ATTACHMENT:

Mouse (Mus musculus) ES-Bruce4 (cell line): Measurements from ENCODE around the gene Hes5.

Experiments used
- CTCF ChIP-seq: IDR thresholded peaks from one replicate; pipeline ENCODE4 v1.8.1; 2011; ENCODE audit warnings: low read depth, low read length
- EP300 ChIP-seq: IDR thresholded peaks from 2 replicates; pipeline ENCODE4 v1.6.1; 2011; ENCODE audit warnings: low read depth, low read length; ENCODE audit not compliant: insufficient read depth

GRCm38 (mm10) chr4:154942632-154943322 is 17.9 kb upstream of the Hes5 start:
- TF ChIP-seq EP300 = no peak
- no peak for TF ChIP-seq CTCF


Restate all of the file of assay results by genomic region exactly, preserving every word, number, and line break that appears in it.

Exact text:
Mouse (Mus musculus) ES-Bruce4 (cell line): Measurements from ENCODE around the gene Hes5.

Experiments used
- CTCF ChIP-seq: IDR thresholded peaks from one replicate; pipeline ENCODE4 v1.8.1; 2011; ENCODE audit warnings: low read depth, low read length
- EP300 ChIP-seq: IDR thresholded peaks from 2 replicates; pipeline ENCODE4 v1.6.1; 2011; ENCODE audit warnings: low read depth, low read length; ENCODE audit not compliant: insufficient read depth

GRCm38 (mm10) chr4:154942632-154943322 is 17.9 kb upstream of the Hes5 start:
- TF ChIP-seq EP300 = no peak
- no peak for TF ChIP-seq CTCF